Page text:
A Good Eye
Richard closed the cottage’s solid wood door with muted chirr, “Hello?” he called out. The thud of a thumb tossed marble answered him, rolling along the slope of the uneven floor. From the bedroom, a small glass ball turned until it hit the tip of his brown leather loafer, an eye, staring up at him. The retina was a hand-painted hazel with streaks of sunny gold. He reached down and picked it up. The hickory floorboards creaked beneath his steps as he retraced where it had come from.
He walked through the darkened bedroom and into the bathroom, still warm and wet from the shower. Caroline searched under the vanity, around the toilet, along the edge of the room, moving her head one way and the other to see with her good eye. The floral fragrance of soap hung in the humidity. Her hair was towel-dried, her face moisturized but otherwise bare, “Here, Caroline?” Richard startled her. He reached out his hand, holding her eye between his finger and thumb. She turned, clasping her hand against her empty socket, fumbling to explain that it was new and slippery, that she hadn’t gotten good at getting it in yet.
A first date. Caroline looked just like her picture, warm as August’s garden soil. Richard had spent the drive practicing his introduction to evade his nervousness. He’d gotten his shoes shined and his haircut.
He excused himself from the bathroom to wait for her in the kitchen. He heard the eye drop and roll in the sink basin, fall to the floor, ding against the toilet, Caroline’s soft curses following. He walked back to the bathroom and wiped the eye clean with his folded handkerchief, “May I?” He slipped her glass eye into place like a Cinderella shoe, “A perfect fit.”
What an incredible love, to see through the dark space of someone and love them immediately. They were married within a month. Richard sold his condo, fully furnished, to live with Caroline in the little cottage that lent itself to so easily be described as charming; it’s dark woods and hand thrown potteries, it’s wildflower garden and ivies, it’s resident sunbathing cat, and wind chimes.
For a while, Caroline slept in her eye, not wanting to be seen hollow socketed. But eventually, she took it out after brushing her teeth and fell asleep with her lids sunken like the lips of a toothless mouth. In less than a year, she and Richard had a baby, a miracle baby her physician said from a mother of advanced maternal age. The first trimester had been mistaken for menopause. Caroline could think only of the word joy when she found out it was actually motherhood.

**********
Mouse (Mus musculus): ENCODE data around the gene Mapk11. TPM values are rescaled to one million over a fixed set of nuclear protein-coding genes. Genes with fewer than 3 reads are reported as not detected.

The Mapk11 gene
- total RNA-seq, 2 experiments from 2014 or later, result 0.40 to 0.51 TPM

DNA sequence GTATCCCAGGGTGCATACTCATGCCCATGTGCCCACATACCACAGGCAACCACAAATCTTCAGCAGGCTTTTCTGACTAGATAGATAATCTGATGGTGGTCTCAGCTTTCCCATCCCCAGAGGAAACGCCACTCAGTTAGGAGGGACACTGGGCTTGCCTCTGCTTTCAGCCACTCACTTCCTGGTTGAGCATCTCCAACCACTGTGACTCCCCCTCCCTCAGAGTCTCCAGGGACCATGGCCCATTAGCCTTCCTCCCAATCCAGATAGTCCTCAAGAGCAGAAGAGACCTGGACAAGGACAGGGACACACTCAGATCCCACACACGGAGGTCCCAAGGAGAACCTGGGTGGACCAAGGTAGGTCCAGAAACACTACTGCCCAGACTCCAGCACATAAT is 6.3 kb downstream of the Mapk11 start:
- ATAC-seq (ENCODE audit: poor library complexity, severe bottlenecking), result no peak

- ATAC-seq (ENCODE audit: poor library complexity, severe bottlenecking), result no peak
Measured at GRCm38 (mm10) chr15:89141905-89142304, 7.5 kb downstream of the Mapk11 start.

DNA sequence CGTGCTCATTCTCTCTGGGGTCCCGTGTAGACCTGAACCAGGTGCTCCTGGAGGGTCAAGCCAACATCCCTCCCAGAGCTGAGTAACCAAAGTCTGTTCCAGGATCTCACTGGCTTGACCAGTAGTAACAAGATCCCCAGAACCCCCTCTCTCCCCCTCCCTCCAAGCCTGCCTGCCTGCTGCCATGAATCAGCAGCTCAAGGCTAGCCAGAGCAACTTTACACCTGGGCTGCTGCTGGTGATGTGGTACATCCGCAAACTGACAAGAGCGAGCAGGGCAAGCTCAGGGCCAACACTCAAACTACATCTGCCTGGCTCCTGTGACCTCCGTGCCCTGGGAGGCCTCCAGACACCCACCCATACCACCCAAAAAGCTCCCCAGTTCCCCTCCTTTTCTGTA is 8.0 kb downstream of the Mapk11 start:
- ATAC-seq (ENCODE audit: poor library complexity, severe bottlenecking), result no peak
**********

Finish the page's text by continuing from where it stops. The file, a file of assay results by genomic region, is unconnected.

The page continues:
The night he was born, the cottage smelled of cloves from the herb soak simmering on the stove. A midwife caught him and placed his bloodied body against Caroline’s chest, ensuring she put him on her good eye side. The kind of care one could only receive from a woman.
When Warner began to crawl, Caroline was struck by an unshakable fear that he’d get her eye and choke on it. She bought a lockbox with a key, and when it wasn’t in her, she’d place it in a velvet bag inside a jewelry box and lock it away as one would if it were ammunition or narcotics.
When they went out as a family to parks and sandy lakes, people assumed they were young grandparents, Richard with his grey hair and Caroline with her softened skin. They coated Warner with goopy, white-streaked sunscreen, made him wear sunhats that covered his ears and neck, hammered umbrellas into whatever earth was there. They seemed keen to follow rules they had heard of good parenting but were oblivious to others.
Since Warner was a week old, the cat slept next to him in his cot. She licked her paws and rolled onto her back to purr to sleep in his ear. Caroline found it endearing, and soon Warner couldn’t sleep without her. His first word was “mo-oh,” trying to mimic the cat’s mews in the morning.
A late walker, Richard took Warner outside to fall the soft grass. The cat pawed at ants as they came across the sidewalk, and Warner used his pincer fingers to eat them. Caroline pulled weeds and trimmed the hedges, her sunhat large enough to shelter her shoulders. The sweet-smelling blooms of the mimosa trees filled the yard before giving way to the late blooming bergamot and coneflowers.
Nearing winter, the morning sun was low and bright through the cottage windows. Warner climbed up Caroline’s leg in warrior pose, rode on her back in cat-cow, clung to her neck and chest in down dog. Richard sat at the kitchen table reading the newspaper, turning the page, and fanning out the crinkles. From the other room, he heard the familiar thud of a thumb tossed marble hit and roll across the floor. It traveled over the hardwoods from the living room and into the kitchen until it landed at the tip of his slipper, staring up at him. He picked it up to walk it back to Caroline. She was seated crossed-legged, and Warner lay in the hollow her legs made. He chewed on his right thumb and touched her empty eye with his other hand. From the doorway, Richard watched their tender love and placed the prosthetic in the pocket of his robe, seeing that she didn’t need it.
Esther Herdman lives in the Virginia mountains with her husband and two children. She holds an MFA from Sarah Lawrence College, and her previous work can be found in No Tokens literary journal. She is currently working on a novel.